A little knowledge can be a very dangerous thing....
Innocent in the ways of the world, an ingenue when it comes to pop and fashion, the Elect of God of a small but committed Stirlingshire religious cult: Isis Whit is no ordinary teenager. When her cousin Morag - Guest of Honour at the Luskentyrian's four-yearly Festival of Love - disappears after renouncing her faith, Isis is marked out to venture among the Unsaved and bring the apostate back into the fold.
But the road to Babylondon (as Sister Angela puts it) is a treacherous one, particularly when Isis discovers that Morag appears to have embraced the ways of the Unsaved with spectacular abandon... Truth and falsehood; kinship and betrayal; 'herbal' cigarettes and compact discs - Whit is an exploration of the techno-ridden barrenness of modern Britain from a unique perspective.
©1995 Iain Banks (P)2013 Hachette Audio
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"I couldn't get into the main character"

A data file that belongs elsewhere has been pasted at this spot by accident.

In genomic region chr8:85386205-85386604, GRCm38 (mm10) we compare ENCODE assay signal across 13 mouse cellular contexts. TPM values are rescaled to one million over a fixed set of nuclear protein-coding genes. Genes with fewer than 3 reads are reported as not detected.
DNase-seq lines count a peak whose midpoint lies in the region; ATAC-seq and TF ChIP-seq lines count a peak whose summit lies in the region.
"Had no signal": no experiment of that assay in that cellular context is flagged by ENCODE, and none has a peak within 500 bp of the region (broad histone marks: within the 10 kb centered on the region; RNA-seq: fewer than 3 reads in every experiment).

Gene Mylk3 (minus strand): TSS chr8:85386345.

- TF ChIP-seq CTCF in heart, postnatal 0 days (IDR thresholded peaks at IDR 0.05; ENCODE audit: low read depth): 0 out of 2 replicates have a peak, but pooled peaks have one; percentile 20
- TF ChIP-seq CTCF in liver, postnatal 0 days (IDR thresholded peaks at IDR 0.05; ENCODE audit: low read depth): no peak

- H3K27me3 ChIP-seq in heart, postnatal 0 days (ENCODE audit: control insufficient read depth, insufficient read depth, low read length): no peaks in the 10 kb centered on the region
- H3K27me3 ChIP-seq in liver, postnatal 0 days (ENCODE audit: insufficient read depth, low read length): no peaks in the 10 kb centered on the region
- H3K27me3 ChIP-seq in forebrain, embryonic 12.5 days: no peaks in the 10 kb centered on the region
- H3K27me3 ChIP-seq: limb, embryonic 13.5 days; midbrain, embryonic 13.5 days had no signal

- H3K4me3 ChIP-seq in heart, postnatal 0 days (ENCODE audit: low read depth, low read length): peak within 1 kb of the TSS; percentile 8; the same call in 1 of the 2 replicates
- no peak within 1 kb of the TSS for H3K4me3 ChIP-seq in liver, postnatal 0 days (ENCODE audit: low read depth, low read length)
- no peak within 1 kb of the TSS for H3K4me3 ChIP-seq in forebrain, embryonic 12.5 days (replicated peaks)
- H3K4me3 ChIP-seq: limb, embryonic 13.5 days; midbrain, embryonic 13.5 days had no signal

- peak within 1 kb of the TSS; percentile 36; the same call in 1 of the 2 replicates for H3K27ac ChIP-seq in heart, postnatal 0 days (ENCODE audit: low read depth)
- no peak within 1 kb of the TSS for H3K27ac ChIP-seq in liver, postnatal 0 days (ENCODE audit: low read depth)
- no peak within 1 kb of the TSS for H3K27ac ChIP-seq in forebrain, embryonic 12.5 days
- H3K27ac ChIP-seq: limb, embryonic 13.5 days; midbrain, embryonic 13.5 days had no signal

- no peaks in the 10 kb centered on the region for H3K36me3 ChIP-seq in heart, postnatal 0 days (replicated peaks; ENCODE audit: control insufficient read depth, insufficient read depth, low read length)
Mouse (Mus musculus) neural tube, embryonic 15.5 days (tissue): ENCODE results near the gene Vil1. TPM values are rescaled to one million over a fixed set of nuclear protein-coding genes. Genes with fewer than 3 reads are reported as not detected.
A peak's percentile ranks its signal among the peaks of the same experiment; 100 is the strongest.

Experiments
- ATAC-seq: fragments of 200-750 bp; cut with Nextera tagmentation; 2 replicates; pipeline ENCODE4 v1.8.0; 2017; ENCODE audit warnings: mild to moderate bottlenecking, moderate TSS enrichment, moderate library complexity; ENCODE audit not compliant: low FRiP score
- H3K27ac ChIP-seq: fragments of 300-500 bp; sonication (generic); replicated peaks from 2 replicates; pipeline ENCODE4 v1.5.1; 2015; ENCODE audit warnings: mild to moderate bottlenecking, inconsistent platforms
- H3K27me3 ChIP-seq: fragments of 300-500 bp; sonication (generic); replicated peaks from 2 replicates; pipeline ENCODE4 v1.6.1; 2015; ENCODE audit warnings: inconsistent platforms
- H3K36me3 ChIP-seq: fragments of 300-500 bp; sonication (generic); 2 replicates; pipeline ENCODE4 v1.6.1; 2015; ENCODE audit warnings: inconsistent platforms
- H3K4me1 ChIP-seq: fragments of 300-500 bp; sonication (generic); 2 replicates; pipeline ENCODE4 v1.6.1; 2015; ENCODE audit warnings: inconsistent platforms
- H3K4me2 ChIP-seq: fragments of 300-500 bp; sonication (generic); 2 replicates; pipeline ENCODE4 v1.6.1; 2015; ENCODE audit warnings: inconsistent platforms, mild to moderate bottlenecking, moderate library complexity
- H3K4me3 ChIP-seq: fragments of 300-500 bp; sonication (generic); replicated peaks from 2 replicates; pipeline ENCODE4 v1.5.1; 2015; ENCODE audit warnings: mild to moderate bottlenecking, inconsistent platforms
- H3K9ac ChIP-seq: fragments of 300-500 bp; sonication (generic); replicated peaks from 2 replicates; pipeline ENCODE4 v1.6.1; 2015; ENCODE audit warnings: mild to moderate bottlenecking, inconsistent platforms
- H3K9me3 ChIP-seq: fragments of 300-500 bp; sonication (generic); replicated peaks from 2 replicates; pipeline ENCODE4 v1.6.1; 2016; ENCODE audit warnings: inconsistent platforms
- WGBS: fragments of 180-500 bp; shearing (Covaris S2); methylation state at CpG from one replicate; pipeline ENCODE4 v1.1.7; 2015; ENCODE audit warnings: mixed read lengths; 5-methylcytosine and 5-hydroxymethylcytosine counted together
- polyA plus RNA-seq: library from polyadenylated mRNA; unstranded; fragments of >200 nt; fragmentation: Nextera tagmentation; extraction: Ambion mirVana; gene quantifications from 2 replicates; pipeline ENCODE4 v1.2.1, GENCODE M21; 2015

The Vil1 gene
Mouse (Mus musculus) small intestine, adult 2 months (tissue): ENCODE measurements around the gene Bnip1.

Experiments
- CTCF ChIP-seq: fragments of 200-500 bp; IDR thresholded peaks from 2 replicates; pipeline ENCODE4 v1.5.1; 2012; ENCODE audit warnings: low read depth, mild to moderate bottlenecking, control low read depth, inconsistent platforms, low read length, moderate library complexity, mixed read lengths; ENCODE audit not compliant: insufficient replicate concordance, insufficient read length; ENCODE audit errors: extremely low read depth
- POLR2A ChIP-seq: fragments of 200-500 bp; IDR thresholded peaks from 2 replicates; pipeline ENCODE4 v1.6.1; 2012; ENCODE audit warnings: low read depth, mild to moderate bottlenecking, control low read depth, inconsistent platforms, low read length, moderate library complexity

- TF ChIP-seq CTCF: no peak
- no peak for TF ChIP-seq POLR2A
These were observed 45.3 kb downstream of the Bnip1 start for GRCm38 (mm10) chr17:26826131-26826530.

I found Helen McAlphine's narration of the story really worked and brought the main character to life.
Unfortunately this is one of a small number of Ian Bank's novels that left me cold and struggling to stick with it. I could not find any real engagement with the characters or the storyline and nearly gave up several times.
The story is full of twists and intrigues and very well performed, but it is the quality of the writing that gets the fifth star.
"Typically quirky for Iain Banks"
Probably not. The setting was barely believable and the transformation of the main character unbelievable.
Did not have the end at the beginning so started out better, but if it had I would not have gone on.
Female voices were great. The male voices far from it.
"I really enjoyed this"
I have e not read the print version but really enjoyed the narration in the audio version.
I enjoyed Whits journey and development, I thought she was an interesting character and was sad when the book came to an end.
Helen has a very nice voice with a lovely tone and accent. Will definitely look for more books narrated by Helen.
"Gripping and thought provoking"
A perfect combination of a fantastic story and insightful, non-judgemental exploration of religious society. Excellent even by Banks' high standards.
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